This chapter focuses on the use of surveys as a tool to assist firms in the development or refinement of their pro bono programs.
Surveys provide a useful way to obtain information about pro bono opportunities in which the firm and its staff are interested. Surveys can also help to build support for the program within the firm by involving a broader range of people in decision-making about the focus of the firm’s pro bono legal program.
With management support, and as a part of a broader development strategy, a survey of a firm’s interest can signal to lawyers that the firm is committed to improving, refining or expanding its pro bono program.
Surveys may also be used to gather information that can be used to evaluate the pro bono program, or a particular project or matter. For more information about the use of surveys for evaluation purposes, see Chapter 1.13 Evaluation.
In applying survey results it should be remembered that the key driver for all pro bono programs should be improving access to justice and addressing unmet legal need.
1.5.1 ENSURING THE USEFULNESS OF A SURVEY
Ensuring the usefulness of a survey will involve designing a surveying process that takes into account factors such as the level of support for pro bono legal work that already exists in the firm, the stage of development of the pro bono practice, and the size of the firm.
For example, a firm with an ad hoc pro bono program in the process of developing a more structured and coordinated program might find it helpful to ask the following questions of its partners, lawyers and other staff members:
- What pro bono legal work is already being done? This could address sources of referral and areas of law.
- What are your areas of interest?
- What do you perceive to be the areas of greatest unmet legal need?
- What skills and experience relevant to pro bono legal work do you already have (for example lawyers who previously worked at a CLC or for Legal Aid)?
- What links do you already have with community organisations and charities (for example, staff who are on the board of a charity, CLC or other community organisation)?
Where pro bono legal work is already supported firm-wide, it may be appropriate to survey all staff. However, where the level of support for pro bono in the firm is more varied, it may be more appropriate to initially conduct individual consultations with partners or with those who are particularly interested in being involved.
For a smaller firm, individual or small group consultations may be more realistic than in a larger firm which may need to use more formal survey tools.
A structured pro bono practice with established focus areas may be more interested in using surveys to gauge staff sentiment on a specific issue, such as setting the level of the pro bono target. For example, one pro bono coordinator explained that lunchtime forums were held, not to gauge interest, but to test specific concepts like focus areas and fee credit ceilings.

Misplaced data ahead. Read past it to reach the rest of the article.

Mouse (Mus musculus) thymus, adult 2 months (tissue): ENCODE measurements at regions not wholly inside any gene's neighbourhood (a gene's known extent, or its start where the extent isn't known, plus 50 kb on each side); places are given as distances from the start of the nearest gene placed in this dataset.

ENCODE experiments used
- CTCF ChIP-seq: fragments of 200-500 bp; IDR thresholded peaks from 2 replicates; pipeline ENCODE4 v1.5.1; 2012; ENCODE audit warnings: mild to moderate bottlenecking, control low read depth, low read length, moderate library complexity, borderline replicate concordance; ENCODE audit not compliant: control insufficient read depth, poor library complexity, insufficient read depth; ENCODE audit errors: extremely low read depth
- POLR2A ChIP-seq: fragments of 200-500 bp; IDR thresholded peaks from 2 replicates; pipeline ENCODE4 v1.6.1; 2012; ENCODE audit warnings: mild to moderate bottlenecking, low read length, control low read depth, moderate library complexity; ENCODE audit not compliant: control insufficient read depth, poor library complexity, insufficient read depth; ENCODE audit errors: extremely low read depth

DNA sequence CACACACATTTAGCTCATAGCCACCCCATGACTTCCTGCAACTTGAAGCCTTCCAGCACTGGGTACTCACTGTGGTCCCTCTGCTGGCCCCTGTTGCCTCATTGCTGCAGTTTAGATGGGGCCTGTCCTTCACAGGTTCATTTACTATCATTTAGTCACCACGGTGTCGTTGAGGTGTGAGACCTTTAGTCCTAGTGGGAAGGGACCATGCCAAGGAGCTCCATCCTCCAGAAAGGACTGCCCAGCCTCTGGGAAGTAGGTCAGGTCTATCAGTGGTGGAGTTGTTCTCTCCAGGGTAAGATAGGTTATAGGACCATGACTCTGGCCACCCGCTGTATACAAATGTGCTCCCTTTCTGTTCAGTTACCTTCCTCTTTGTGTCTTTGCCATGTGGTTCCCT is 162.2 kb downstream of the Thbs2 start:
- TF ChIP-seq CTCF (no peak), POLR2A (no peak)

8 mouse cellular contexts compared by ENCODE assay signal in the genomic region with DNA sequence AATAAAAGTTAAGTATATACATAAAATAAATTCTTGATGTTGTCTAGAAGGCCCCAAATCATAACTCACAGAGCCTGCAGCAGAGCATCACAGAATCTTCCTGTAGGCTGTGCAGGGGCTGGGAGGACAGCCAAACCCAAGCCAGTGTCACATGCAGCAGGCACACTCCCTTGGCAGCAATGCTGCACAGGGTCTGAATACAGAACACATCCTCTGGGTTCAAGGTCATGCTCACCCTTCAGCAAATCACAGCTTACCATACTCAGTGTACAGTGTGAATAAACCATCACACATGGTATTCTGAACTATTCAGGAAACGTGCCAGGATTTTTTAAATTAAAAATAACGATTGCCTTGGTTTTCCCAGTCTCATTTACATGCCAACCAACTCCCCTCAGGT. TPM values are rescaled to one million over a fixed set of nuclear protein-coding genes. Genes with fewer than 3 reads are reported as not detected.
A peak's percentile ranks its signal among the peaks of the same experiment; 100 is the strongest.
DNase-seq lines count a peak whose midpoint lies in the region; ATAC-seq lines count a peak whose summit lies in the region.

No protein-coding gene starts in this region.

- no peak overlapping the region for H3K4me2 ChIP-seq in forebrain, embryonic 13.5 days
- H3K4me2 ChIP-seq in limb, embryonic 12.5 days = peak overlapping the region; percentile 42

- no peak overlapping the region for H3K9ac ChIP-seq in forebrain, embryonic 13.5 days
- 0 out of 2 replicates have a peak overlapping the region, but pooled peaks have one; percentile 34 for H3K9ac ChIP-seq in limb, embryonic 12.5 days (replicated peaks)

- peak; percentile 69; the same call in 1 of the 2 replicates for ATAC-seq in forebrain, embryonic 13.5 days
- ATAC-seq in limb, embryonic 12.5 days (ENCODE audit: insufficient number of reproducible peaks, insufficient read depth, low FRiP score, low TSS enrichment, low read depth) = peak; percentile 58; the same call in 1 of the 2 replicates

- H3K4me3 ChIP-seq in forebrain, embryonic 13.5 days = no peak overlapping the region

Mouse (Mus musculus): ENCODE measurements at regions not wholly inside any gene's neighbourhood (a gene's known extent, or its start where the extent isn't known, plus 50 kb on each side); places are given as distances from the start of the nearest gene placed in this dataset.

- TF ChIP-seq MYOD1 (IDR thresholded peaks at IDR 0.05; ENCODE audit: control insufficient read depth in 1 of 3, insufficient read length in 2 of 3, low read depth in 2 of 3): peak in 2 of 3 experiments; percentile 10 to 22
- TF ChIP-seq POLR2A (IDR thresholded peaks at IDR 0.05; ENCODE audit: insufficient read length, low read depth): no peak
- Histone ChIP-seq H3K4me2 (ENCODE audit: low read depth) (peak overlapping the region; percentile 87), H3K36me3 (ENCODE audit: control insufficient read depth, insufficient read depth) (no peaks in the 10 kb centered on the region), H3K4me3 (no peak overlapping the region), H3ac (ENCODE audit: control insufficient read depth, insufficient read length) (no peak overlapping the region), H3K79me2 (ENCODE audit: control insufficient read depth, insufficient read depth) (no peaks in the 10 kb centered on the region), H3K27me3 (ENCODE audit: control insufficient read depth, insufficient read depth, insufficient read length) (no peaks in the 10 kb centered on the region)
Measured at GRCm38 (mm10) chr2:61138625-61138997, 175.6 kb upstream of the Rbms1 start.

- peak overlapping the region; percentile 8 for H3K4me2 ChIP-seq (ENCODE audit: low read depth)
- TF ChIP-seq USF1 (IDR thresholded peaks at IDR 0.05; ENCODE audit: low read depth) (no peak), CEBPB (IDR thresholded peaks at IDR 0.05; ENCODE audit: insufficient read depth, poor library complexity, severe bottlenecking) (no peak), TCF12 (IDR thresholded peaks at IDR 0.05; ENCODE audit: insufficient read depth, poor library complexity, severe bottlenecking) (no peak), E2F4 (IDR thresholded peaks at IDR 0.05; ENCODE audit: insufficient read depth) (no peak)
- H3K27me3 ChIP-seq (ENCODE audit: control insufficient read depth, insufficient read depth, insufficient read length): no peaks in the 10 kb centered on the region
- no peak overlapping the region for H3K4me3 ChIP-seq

1.5.2 MANAGING SURVEY RISKS
Some experienced pro bono coordinators have found that surveying staff about their areas of interest in pro bono legal work can unrealistically raise their expectations about the kind of pro bono opportunities that will be available to them.
Some strategies to avoid this risk may include:
- providing staff with a range of options for pro bono focus areas that have already been assessed as being suitable for the firm’s pro bono program;
- giving staff a clear strategic framework, which has been approved and supported by the firm’s leadership, so that they can provide feedback within those parameters;
- informing the staff being surveyed of the constraints of the pro bono practice so that they are realistic in their suggestions; and
- being clear about the kind of information that the survey is intended to gather and how it will be used.
Another potential risk is that there will be a low response rate to the survey which will undermine its credibility or usefulness, or worse, it will be viewed negatively as an unwelcome additional demand on lawyers’ time.
To address this risk, ideally it should be made clear to those being surveyed that the process is being carried out with the full endorsement and support of the firm’s partnership. Participation in any pro bono-related work, like participation in a survey process and acceptance of its importance, is likely to be greater where the firm’s lawyers perceive that the firm’s leadership have made a genuine and serious commitment to pro bono.
There may be other creative ways to encourage staff at a particular firm to participate. One pro bono coordinator, for example, who recently conducted a firm-wide survey at a mid-sized firm explained that all staff who completed the survey went into the draw to win an iPad.
Surveys should also be well planned to target only important information and minimise the amount of time that it takes to provide it. Communicating the reasons why the survey data is being collected and how it will be used, then demonstrating that the information has been put to good use, will help to encourage participation in future surveys and assist in building the pro bono culture at the firm.